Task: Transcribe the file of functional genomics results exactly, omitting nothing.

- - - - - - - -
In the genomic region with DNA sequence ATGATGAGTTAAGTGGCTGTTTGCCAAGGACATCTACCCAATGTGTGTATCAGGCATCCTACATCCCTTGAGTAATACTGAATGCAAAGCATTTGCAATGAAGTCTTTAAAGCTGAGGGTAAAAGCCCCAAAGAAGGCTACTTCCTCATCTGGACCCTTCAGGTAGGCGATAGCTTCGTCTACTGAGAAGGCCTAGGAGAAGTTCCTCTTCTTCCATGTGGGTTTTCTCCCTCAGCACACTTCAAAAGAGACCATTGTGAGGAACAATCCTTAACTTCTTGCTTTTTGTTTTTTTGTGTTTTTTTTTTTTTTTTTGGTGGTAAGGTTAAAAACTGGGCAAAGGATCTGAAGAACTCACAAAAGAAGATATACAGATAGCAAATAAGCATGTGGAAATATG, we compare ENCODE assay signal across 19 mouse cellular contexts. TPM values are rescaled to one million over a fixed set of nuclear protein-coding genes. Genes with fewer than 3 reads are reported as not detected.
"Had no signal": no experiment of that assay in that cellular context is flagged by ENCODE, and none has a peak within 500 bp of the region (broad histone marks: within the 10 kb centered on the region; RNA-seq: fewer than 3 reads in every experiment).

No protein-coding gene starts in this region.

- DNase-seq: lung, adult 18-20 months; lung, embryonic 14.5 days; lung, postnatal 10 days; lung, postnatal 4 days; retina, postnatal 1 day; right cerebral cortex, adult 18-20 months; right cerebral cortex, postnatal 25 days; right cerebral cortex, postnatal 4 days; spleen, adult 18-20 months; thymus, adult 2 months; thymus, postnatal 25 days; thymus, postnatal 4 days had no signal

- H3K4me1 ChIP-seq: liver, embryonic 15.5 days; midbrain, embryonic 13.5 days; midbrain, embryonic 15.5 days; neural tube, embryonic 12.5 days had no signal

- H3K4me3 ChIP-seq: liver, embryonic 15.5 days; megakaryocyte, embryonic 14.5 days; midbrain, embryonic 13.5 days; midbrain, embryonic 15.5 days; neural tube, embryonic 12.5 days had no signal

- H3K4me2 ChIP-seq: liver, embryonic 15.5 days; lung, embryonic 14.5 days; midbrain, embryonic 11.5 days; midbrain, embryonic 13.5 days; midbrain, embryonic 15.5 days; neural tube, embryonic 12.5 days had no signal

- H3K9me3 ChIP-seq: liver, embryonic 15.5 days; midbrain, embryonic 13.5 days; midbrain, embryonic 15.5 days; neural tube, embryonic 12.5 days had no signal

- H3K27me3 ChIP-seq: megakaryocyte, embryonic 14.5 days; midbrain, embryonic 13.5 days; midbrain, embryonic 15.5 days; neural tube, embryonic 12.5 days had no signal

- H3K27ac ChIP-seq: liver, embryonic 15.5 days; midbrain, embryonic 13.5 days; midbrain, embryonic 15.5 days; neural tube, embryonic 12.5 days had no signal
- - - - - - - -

In the genomic region with DNA sequence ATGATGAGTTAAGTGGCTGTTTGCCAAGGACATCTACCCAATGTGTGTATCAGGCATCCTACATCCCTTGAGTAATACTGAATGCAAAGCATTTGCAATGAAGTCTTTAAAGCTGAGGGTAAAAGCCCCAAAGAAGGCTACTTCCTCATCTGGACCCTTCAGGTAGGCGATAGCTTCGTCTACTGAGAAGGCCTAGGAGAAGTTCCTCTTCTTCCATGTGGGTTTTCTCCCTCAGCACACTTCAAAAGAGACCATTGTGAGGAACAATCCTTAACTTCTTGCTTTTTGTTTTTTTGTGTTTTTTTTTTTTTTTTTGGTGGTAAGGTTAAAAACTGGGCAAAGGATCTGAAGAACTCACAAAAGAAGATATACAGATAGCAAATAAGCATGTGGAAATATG, we compare ENCODE assay signal across 19 mouse cellular contexts. TPM values are rescaled to one million over a fixed set of nuclear protein-coding genes. Genes with fewer than 3 reads are reported as not detected.
"Had no signal": no experiment of that assay in that cellular context is flagged by ENCODE, and none has a peak within 500 bp of the region (broad histone marks: within the 10 kb centered on the region; RNA-seq: fewer than 3 reads in every experiment).

No protein-coding gene starts in this region.

- DNase-seq: lung, adult 18-20 months; lung, embryonic 14.5 days; lung, postnatal 10 days; lung, postnatal 4 days; retina, postnatal 1 day; right cerebral cortex, adult 18-20 months; right cerebral cortex, postnatal 25 days; right cerebral cortex, postnatal 4 days; spleen, adult 18-20 months; thymus, adult 2 months; thymus, postnatal 25 days; thymus, postnatal 4 days had no signal

- H3K4me1 ChIP-seq: liver, embryonic 15.5 days; midbrain, embryonic 13.5 days; midbrain, embryonic 15.5 days; neural tube, embryonic 12.5 days had no signal

- H3K4me3 ChIP-seq: liver, embryonic 15.5 days; megakaryocyte, embryonic 14.5 days; midbrain, embryonic 13.5 days; midbrain, embryonic 15.5 days; neural tube, embryonic 12.5 days had no signal

- H3K4me2 ChIP-seq: liver, embryonic 15.5 days; lung, embryonic 14.5 days; midbrain, embryonic 11.5 days; midbrain, embryonic 13.5 days; midbrain, embryonic 15.5 days; neural tube, embryonic 12.5 days had no signal

- H3K9me3 ChIP-seq: liver, embryonic 15.5 days; midbrain, embryonic 13.5 days; midbrain, embryonic 15.5 days; neural tube, embryonic 12.5 days had no signal

- H3K27me3 ChIP-seq: megakaryocyte, embryonic 14.5 days; midbrain, embryonic 13.5 days; midbrain, embryonic 15.5 days; neural tube, embryonic 12.5 days had no signal

- H3K27ac ChIP-seq: liver, embryonic 15.5 days; midbrain, embryonic 13.5 days; midbrain, embryonic 15.5 days; neural tube, embryonic 12.5 days had no signal